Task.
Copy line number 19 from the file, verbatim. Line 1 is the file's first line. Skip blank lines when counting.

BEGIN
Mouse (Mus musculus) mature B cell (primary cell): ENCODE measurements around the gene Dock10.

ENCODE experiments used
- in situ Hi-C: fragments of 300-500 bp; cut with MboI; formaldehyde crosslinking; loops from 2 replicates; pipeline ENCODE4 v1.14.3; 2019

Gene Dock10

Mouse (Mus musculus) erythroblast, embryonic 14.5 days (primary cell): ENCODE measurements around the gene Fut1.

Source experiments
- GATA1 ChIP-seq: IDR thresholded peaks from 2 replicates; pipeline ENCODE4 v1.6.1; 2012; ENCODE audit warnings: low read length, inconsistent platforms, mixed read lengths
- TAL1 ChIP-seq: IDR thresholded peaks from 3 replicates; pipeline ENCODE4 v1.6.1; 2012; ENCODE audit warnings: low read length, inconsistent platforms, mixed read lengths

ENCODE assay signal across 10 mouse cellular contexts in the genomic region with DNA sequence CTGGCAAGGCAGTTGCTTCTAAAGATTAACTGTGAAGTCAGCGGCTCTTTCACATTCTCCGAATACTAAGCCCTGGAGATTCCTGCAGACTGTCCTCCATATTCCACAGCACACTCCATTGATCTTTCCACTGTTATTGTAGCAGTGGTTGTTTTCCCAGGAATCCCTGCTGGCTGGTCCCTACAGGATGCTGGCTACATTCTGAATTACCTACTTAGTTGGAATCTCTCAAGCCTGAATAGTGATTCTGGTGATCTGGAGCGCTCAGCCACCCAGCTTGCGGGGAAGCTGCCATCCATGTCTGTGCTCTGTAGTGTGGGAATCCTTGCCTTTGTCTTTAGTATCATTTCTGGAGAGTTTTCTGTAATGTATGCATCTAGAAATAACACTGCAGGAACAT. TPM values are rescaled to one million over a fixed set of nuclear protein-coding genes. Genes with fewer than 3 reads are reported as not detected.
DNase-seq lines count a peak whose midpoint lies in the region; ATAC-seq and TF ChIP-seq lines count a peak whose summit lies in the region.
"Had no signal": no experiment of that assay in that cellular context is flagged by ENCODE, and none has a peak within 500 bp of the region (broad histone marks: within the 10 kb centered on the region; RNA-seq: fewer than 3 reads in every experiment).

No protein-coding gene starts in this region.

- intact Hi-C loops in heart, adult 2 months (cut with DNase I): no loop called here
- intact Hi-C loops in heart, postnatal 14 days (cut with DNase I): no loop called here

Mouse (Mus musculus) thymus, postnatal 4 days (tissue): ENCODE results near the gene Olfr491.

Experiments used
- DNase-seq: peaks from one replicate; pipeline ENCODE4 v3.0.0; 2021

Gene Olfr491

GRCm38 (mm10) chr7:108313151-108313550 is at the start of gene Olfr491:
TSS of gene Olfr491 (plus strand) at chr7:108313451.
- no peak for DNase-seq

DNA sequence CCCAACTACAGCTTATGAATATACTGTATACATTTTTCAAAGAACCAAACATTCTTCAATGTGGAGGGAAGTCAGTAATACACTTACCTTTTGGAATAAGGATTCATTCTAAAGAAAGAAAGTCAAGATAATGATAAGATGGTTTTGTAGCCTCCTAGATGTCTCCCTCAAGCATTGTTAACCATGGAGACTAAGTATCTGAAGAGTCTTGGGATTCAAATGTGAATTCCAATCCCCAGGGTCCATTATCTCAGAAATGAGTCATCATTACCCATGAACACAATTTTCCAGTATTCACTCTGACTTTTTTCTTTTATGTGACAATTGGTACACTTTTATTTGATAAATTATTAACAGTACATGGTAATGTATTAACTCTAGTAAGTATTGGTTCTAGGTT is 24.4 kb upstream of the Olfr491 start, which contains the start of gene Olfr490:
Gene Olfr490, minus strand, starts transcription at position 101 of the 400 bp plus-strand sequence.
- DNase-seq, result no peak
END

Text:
GRCm38 (mm10) chr7:108313151-108313550 is at the start of gene Olfr491: